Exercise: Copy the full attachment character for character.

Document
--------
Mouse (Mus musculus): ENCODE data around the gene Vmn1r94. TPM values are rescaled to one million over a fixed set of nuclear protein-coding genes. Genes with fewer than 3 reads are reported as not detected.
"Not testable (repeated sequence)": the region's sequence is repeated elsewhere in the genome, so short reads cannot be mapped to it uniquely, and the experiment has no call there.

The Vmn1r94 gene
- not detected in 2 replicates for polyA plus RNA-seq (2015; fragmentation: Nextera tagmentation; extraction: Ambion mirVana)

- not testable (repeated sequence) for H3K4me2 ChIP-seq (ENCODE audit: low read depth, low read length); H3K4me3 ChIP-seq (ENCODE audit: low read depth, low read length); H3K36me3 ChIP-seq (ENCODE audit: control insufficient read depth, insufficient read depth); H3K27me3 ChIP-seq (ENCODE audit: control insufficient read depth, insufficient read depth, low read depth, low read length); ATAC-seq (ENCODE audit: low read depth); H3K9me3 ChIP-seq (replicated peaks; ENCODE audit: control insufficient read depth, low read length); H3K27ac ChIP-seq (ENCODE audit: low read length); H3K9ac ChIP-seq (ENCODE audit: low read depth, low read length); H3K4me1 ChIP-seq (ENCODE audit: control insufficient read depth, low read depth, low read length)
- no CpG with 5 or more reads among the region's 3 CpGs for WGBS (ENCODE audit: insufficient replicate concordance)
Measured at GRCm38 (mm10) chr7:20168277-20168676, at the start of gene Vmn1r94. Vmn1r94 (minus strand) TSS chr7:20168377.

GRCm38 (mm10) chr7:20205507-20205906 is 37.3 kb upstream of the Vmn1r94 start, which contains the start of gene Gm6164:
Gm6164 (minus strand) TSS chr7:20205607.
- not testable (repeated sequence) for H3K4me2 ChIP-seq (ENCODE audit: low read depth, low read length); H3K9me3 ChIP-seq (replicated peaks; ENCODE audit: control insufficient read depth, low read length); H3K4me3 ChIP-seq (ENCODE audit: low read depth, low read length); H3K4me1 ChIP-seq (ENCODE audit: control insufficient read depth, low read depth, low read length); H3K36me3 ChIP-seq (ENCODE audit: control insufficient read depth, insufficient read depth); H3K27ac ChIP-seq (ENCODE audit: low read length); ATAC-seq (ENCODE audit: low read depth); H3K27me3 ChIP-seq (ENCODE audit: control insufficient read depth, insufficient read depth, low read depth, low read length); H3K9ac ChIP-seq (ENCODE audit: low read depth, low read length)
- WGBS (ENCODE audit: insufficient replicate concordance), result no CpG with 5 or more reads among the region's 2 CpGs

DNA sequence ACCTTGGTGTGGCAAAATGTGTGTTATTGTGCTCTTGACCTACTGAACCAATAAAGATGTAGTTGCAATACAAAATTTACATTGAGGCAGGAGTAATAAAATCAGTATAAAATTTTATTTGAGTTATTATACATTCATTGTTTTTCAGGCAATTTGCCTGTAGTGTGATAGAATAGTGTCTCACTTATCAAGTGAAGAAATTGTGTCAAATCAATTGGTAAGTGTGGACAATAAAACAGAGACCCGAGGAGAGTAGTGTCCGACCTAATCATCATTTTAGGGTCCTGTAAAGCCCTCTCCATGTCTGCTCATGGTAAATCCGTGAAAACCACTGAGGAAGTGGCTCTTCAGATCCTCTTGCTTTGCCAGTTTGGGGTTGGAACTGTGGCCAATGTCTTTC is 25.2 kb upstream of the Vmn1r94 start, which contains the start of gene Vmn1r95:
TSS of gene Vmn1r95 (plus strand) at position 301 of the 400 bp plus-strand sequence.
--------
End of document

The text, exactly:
Mouse (Mus musculus): ENCODE data around the gene Vmn1r94. TPM values are rescaled to one million over a fixed set of nuclear protein-coding genes. Genes with fewer than 3 reads are reported as not detected.
"Not testable (repeated sequence)": the region's sequence is repeated elsewhere in the genome, so short reads cannot be mapped to it uniquely, and the experiment has no call there.

The Vmn1r94 gene
- not detected in 2 replicates for polyA plus RNA-seq (2015; fragmentation: Nextera tagmentation; extraction: Ambion mirVana)

- not testable (repeated sequence) for H3K4me2 ChIP-seq (ENCODE audit: low read depth, low read length); H3K4me3 ChIP-seq (ENCODE audit: low read depth, low read length); H3K36me3 ChIP-seq (ENCODE audit: control insufficient read depth, insufficient read depth); H3K27me3 ChIP-seq (ENCODE audit: control insufficient read depth, insufficient read depth, low read depth, low read length); ATAC-seq (ENCODE audit: low read depth); H3K9me3 ChIP-seq (replicated peaks; ENCODE audit: control insufficient read depth, low read length); H3K27ac ChIP-seq (ENCODE audit: low read length); H3K9ac ChIP-seq (ENCODE audit: low read depth, low read length); H3K4me1 ChIP-seq (ENCODE audit: control insufficient read depth, low read depth, low read length)
- no CpG with 5 or more reads among the region's 3 CpGs for WGBS (ENCODE audit: insufficient replicate concordance)
Measured at GRCm38 (mm10) chr7:20168277-20168676, at the start of gene Vmn1r94. Vmn1r94 (minus strand) TSS chr7:20168377.

GRCm38 (mm10) chr7:20205507-20205906 is 37.3 kb upstream of the Vmn1r94 start, which contains the start of gene Gm6164:
Gm6164 (minus strand) TSS chr7:20205607.
- not testable (repeated sequence) for H3K4me2 ChIP-seq (ENCODE audit: low read depth, low read length); H3K9me3 ChIP-seq (replicated peaks; ENCODE audit: control insufficient read depth, low read length); H3K4me3 ChIP-seq (ENCODE audit: low read depth, low read length); H3K4me1 ChIP-seq (ENCODE audit: control insufficient read depth, low read depth, low read length); H3K36me3 ChIP-seq (ENCODE audit: control insufficient read depth, insufficient read depth); H3K27ac ChIP-seq (ENCODE audit: low read length); ATAC-seq (ENCODE audit: low read depth); H3K27me3 ChIP-seq (ENCODE audit: control insufficient read depth, insufficient read depth, low read depth, low read length); H3K9ac ChIP-seq (ENCODE audit: low read depth, low read length)
- WGBS (ENCODE audit: insufficient replicate concordance), result no CpG with 5 or more reads among the region's 2 CpGs

DNA sequence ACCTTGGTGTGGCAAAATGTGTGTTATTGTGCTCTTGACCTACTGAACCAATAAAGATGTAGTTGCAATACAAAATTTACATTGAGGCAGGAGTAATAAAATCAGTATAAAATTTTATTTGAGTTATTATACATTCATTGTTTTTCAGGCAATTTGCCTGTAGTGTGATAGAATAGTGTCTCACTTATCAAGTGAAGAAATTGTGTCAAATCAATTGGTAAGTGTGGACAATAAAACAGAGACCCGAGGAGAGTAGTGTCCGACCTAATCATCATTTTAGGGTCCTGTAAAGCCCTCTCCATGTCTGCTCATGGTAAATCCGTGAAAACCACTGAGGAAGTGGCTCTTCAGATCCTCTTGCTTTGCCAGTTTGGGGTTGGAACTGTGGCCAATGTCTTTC is 25.2 kb upstream of the Vmn1r94 start, which contains the start of gene Vmn1r95:
TSS of gene Vmn1r95 (plus strand) at position 301 of the 400 bp plus-strand sequence.